APA (Old Order Amish; Eastern Pennsylvania)

Inheritance: autosomal recessive
Genes: ADAMTS10

WM syndrome
WMS
Spherophakia-brachymorpha syndrome

Short stature
Spherophakia
Brachydactyly
Joint stiffness

Weill-Marchesani Syndrome

Clinical Characteristics

General description (for patients):   

Individuals are short in stature and have short fingers with stiffness of various joints, especially in the hands.  The lens in the eye is abnormally small and can spontaneously dislocate causing an acute glaucoma.  Some also have floppy heart valves, leading sometimes to prolapse of the mitral valve.

Medical description: 

This is an extremely rare disorder, unusual in the fact that there are two phenotypically similar disorders, one an autosomal recessive and one an autosomal dominant.  The common clinical characteristics short stature, microspherophakia, brachymorphia, especially of the fingers, and stiffness of joints.  Floppiness of the cardiac valves may be subtle but mitral valve insufficiency has been documented.  The small spherical lenses may spontaneously sublux into the anterior chamber (which may also occur following pharmacologic mydriasis) leading to acute glaucoma that requires urgent attention.  This disorder is also notable because it is one of the few conditions that can that can spontaneously lead to a chronic pupillary block glaucoma.  This disorder is also notable because it is one of the few conditions that can  The hypercurvature of the lens produces a marked lenticular myopia that is completely reversed following lensectomy.  The recessive disease may have radiologic changes with short, wide diaphyses, thick cortical bones, and epiphyseal deformities.

Genetics:

The autosomal recessive form is caused by a mutation (15 exon del) in the ADAMTS10 gene on chromosome 19 (19p13.2-p12.3).  The dominant form may result from a mutation in the FBN1 gene on chromosome 15 (15q21) that is allelic to the Marfan gene.

Treatment:

The most important therapeutic treatment is lensectomy when the lens luxates into the anterior chamber causing acute glaucoma.  It should also be considered on a prophylactic basis due to the high risk of chronic pupillary block glaucoma in the phakic condition.  Regular ophthalmologist evaluations are recommended for this reason as well as the risk of postoperative aphakic open angle glaucoma.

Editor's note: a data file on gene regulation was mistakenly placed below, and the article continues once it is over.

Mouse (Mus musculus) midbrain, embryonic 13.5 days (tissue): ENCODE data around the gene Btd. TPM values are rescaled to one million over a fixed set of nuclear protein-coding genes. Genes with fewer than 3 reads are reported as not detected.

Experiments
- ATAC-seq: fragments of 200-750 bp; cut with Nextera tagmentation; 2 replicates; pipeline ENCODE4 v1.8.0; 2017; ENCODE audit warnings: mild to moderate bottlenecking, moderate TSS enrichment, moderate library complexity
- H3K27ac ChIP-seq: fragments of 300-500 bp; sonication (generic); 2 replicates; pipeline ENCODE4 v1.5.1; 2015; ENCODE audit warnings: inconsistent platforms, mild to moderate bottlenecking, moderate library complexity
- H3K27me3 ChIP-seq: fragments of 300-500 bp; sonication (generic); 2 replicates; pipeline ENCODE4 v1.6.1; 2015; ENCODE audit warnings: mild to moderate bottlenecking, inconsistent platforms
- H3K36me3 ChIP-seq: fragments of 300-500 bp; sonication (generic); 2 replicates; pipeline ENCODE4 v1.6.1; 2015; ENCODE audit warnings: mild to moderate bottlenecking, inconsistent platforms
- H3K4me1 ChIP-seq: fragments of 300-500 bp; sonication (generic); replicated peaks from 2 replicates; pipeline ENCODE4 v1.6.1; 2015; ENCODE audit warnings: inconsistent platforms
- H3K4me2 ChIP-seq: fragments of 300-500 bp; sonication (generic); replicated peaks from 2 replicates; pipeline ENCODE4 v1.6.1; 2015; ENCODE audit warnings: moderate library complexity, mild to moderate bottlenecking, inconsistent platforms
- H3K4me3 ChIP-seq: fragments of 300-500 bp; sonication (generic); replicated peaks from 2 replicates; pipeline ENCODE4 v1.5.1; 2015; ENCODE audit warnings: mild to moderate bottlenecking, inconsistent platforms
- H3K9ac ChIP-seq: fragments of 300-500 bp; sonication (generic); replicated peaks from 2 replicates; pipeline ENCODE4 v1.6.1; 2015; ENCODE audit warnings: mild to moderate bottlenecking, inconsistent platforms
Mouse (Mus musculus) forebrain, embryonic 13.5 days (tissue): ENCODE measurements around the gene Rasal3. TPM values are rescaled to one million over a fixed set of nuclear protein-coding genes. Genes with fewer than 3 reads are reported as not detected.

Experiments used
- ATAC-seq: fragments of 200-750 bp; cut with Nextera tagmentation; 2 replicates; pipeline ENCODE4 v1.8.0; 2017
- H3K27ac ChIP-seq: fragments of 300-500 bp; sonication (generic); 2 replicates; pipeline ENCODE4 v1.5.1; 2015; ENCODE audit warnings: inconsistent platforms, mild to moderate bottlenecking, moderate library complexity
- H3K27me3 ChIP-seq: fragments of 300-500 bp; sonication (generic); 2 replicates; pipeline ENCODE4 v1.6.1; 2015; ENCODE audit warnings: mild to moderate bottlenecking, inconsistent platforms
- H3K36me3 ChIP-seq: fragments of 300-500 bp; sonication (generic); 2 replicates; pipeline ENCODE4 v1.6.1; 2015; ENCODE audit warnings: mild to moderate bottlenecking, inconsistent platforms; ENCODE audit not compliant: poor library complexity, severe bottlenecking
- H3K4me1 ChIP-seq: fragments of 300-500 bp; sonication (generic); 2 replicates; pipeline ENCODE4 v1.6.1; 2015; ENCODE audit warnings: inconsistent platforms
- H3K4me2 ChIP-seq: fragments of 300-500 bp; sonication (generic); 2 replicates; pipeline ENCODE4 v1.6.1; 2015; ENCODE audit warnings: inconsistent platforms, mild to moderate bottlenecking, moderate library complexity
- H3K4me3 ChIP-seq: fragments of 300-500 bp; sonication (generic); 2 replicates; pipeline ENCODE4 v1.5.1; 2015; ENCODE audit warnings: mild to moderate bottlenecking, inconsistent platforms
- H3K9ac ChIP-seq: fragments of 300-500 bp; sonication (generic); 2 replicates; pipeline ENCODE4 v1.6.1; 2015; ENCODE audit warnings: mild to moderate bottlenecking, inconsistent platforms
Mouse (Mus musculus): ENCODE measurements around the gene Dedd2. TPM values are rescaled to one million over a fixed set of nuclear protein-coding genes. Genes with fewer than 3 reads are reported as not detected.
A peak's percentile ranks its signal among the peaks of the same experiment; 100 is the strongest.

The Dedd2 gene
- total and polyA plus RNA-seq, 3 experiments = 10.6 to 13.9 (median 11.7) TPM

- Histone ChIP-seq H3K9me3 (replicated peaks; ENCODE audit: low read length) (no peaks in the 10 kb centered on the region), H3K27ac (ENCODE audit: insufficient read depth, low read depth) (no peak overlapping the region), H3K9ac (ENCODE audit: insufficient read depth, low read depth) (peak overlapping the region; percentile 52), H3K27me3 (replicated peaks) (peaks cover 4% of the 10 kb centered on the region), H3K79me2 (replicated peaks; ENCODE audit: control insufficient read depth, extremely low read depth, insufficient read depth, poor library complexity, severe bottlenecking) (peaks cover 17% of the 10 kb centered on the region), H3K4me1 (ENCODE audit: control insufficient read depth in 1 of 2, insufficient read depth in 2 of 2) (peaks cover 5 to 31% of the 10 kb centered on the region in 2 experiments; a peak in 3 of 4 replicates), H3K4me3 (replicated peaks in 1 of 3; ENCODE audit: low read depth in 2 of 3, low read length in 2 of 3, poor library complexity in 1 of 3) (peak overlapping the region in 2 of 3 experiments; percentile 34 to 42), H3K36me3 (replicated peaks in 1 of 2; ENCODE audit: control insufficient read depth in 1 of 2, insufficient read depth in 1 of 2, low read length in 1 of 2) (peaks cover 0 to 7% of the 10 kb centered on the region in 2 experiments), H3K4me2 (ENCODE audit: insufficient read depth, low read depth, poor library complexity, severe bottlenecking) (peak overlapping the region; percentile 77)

Prognosis:

The bone and joint changes are not handicapping and life span is normal.  Blindness can result from glaucoma.

Ancillary treatments and support:

Correction of myopia.

Specialists and specialty centers:

Ophthalmologist, Orthopedist.

References:

Dagoneau, N., Benoist-Lasselin, C., Huber, C., Faivre, L., Megarbane, A., Alwaid, A., Dollfus, H., Alembik, Y., Munnich, A., Legeai-Mallet, L., and Cormier-Daire, V.:  ADAMTS10 mutations in autosomal recessive Weill-Marchesani syndrome.  Am. J. Hum. Genet. 75: 801-806, 2004.  PubMed ID: 15368195

Faivre, L., Dollfus, H., Lyonnet, S., Alembik, Y., Megarbane, A., Samples, J., Gorlin, R.J., Alswaid, A., Feingold, J., Le Merrer, M., Munnich, A., and Cormier-Dair, V.: Clinical homogeneity and genetic heterogeneity in Weill-Marchesani syndrome.  Am. J. Med. Genet. 123A: 204-207, 2003.  PubMed ID: 11941487

Jensen, A.,D., Cross, H.E., and Paton, D.:  Ocular complications in the Weill-Marchesani syndrome.  Am. J. Ophth. 77: 261-267, 1974. PubMed ID: 4812097

Resources:

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